IT’S a subsection of everyday waste that no one really likes to think about, but it could mean big business for the Shoalhaven.
Nowra could become the home of a revolutionary recycling program that has the ability to transform disposable nappies, continence aids and sanitary pads into usable items like fence posts, park benches, speed humps and pet bedding.
The project will tap into a multi-million dollar niche sector worth about $120 million.
Recycling company Relivit has signed a memorandum of understanding with Australian Paper to establish the country’s first nappy and incontinence pad recycling service at the Shoalhaven mill at Bolong, east of Bomaderry.
Using Australian first absorbent hygiene waste (AHW) recycling technology, Relivit says it can divert 95 per cent of the 450,000 tonnes of the country’s nappies, sanitary pads and incontinence pads from landfill.
The project has the potential to create a niche sector worth about $120 million.
The plant, due to open at the mill next year, will sterilise the waste and recover valuable materials for reuse in products ranging from outdoor furniture to paper and cardboard products and pet litter.
Relivit’s managing director Mark Dunn, said the signing of the memorandum of understanding with the paper mill was a significance milestone.
“Not only is this MOU an important milestone in itself, this location will reduce our project cost, complexity and lead times,” he said.
“The Nowra site is a truly unique opportunity. Substantial infrastructure already exists and can be readily adapted for our needs, delivering improved outcomes in the process.
“It also brings us within range of other markets, perhaps ultimately even Melbourne.
“Australia generates enough [of this waste] to fill the MCG in six months.
“We believe at least 95 per cent of what we [collect] will be able to be recycled.
“We keep it out of landfill and the estimate is we at least halve the amount of carbon that is being generated.”
Mr Dunn said the project, once up and running would employ close to 30 people.
The company will spend around $10 million on the project including installing additional equipment into the Shoalhaven mill.
The expanded service area will produce 120,000 tonnes of AHW each year, extending as far north as Newcastle and running down through the Central Coast, greater Sydney, Wollongong and the Southern Illawarra and reaching out to the ACT.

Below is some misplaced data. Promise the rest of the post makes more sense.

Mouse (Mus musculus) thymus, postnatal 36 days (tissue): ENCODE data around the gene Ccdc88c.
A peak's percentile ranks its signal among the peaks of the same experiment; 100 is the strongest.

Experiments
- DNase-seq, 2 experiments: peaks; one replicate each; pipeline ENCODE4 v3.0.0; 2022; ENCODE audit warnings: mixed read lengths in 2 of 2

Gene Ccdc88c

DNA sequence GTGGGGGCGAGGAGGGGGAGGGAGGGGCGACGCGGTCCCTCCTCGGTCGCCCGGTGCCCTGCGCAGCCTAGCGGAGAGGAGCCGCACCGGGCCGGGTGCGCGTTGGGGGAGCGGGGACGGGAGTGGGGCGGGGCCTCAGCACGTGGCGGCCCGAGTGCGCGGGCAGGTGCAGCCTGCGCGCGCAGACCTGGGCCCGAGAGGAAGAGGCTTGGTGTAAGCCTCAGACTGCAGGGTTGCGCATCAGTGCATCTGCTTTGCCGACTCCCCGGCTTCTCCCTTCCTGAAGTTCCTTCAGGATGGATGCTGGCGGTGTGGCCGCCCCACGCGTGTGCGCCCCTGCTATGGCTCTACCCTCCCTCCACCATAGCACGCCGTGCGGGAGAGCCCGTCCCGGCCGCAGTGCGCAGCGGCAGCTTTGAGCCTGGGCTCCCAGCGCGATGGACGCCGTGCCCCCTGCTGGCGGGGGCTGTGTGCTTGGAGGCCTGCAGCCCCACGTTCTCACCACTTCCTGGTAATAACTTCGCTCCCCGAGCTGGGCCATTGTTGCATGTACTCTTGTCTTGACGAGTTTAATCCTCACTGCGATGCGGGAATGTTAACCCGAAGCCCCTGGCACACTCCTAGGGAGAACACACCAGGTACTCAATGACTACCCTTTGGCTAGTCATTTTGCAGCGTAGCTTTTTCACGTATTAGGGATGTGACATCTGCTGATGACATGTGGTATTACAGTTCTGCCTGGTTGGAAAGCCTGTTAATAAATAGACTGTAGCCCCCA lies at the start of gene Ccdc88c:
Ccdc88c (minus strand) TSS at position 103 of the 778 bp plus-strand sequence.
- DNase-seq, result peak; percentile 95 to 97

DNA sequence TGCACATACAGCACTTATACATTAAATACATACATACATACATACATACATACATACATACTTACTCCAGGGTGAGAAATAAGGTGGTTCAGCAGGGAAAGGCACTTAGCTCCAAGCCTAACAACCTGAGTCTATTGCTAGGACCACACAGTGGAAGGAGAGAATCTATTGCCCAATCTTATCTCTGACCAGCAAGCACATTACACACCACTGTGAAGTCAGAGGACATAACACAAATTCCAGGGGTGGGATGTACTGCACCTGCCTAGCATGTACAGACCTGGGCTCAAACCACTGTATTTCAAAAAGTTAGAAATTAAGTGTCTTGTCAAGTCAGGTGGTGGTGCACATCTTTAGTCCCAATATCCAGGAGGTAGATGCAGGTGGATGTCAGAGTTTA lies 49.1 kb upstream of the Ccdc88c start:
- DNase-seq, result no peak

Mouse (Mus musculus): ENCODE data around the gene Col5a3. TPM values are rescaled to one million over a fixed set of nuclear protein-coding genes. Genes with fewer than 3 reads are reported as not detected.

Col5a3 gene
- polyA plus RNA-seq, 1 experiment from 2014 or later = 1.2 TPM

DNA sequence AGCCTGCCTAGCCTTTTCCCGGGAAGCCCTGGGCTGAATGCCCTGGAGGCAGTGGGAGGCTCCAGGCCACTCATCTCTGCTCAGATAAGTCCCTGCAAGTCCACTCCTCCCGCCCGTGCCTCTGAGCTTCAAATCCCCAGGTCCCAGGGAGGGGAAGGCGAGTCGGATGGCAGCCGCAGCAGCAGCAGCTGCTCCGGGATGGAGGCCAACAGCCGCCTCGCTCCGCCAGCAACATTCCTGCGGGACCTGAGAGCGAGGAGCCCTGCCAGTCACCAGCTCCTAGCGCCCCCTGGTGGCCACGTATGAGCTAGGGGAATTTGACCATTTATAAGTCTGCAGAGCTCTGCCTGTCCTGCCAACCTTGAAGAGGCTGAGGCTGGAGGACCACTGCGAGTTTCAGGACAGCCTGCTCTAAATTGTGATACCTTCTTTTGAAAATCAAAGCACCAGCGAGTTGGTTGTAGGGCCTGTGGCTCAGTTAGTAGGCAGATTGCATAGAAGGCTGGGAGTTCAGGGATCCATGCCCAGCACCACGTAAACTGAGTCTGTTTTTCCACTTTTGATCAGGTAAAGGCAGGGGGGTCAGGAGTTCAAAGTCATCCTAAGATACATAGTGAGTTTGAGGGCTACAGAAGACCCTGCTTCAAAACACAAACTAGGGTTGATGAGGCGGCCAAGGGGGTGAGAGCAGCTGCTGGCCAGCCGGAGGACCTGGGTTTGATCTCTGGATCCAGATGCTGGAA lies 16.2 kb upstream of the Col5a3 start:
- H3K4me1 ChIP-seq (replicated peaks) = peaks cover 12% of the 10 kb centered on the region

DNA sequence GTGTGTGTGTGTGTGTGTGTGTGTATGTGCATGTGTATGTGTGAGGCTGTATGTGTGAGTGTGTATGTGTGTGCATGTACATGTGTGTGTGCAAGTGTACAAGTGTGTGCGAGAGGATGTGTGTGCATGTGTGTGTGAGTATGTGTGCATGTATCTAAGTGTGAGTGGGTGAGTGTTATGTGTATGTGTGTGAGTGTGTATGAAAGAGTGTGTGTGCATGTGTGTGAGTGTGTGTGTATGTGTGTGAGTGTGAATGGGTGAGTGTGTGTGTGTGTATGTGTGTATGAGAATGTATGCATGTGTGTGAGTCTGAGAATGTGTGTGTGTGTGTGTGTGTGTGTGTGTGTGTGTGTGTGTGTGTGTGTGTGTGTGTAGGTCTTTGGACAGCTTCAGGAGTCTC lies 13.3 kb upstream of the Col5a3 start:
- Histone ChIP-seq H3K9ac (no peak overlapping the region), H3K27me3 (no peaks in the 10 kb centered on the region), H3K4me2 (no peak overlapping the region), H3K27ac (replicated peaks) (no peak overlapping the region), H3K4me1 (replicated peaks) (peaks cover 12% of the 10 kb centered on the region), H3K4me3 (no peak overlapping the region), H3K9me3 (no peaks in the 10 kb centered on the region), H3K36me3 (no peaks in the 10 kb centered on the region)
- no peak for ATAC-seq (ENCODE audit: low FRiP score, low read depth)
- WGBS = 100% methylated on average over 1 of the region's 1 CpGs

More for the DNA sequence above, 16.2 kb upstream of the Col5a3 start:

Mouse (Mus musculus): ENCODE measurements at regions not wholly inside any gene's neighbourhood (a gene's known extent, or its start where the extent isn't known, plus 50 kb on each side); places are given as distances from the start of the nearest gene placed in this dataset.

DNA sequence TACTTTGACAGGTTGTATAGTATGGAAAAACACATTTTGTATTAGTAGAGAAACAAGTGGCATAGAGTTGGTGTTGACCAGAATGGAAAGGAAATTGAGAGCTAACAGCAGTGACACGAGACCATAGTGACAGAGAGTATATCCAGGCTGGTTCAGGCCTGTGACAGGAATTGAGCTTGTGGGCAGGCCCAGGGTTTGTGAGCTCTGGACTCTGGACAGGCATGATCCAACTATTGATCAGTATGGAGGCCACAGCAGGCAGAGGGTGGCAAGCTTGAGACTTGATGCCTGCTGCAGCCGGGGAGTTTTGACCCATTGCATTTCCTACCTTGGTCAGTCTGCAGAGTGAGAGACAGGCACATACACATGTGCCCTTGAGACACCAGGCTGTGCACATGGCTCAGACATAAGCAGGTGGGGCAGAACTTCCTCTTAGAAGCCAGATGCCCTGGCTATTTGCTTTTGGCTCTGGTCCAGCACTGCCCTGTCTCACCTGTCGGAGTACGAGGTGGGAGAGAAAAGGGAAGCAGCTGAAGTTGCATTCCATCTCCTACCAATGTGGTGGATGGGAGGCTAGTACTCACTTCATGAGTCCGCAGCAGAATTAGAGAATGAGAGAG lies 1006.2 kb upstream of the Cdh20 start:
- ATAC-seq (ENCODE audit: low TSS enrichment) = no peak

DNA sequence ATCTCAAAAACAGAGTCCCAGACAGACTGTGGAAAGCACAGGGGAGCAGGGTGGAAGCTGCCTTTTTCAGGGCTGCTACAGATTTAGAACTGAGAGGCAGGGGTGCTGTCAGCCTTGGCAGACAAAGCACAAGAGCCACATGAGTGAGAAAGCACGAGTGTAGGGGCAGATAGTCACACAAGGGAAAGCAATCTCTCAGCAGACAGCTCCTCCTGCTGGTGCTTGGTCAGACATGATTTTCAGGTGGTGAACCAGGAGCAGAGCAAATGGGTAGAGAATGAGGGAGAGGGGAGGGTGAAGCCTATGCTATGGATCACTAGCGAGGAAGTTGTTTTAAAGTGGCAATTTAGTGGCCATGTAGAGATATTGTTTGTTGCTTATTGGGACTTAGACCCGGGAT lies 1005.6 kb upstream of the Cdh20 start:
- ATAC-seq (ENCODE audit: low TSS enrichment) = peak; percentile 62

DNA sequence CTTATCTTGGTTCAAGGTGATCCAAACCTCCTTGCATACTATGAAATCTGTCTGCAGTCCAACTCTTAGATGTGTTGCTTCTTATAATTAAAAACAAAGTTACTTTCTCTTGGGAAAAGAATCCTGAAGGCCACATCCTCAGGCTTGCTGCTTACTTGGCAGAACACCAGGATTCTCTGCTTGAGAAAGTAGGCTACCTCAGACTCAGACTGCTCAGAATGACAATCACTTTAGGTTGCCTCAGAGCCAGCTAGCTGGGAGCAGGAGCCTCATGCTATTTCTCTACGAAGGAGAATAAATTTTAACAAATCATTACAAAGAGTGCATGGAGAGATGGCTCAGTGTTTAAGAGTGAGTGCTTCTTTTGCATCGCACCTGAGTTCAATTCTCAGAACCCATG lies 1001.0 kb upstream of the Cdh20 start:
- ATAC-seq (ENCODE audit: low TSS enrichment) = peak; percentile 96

Relivit will need to only secure 20 per cent of this waste to reach operational capacity.
Relivit was established in 2010 in Victoria by managing director, Gareth Williamson, and commercial director, Mark Dunn. It is a public unlisted Australian waste management and recycling provider.
Australian Paper Shoalhaven Mill manager Bruce Borchardt said Relivit’s project is an exciting prospect.
“The company has been working with Relivit since the beginning of the year,” he said.
“Working together, getting to know each other and getting to understand the benefits the project can bring to both parties.
“It is certainly an exciting prospect.
“The memorandum of understanding (MOU) allows the two companies to come together openly to discuss the project.
“It is only early days in discussions, but the MOU allows Relivit to announce it has a potential new home.
“Hopefully, we can come to a commercial arrangement to have Relivit operating on site.”
Mr Borchardt said Relivit would utilise part of the mill’s infrastructure that currently isn’t in use.
“Their project would utilise existing surplus equipment and site infrastructure,” he said.
“It is envisaged the plant will be located in the waste paper plant site.
“The majority of their process would be housed in that location.
“They will be able to use some of the equipment there and install some of their own equipment to suit their purposes as well.
“It is an exciting prospect and I think it is the right time in Australia for their sort of business.
“It is probably just a natural progression for our company.”
Relivit aims to start operations in 2014.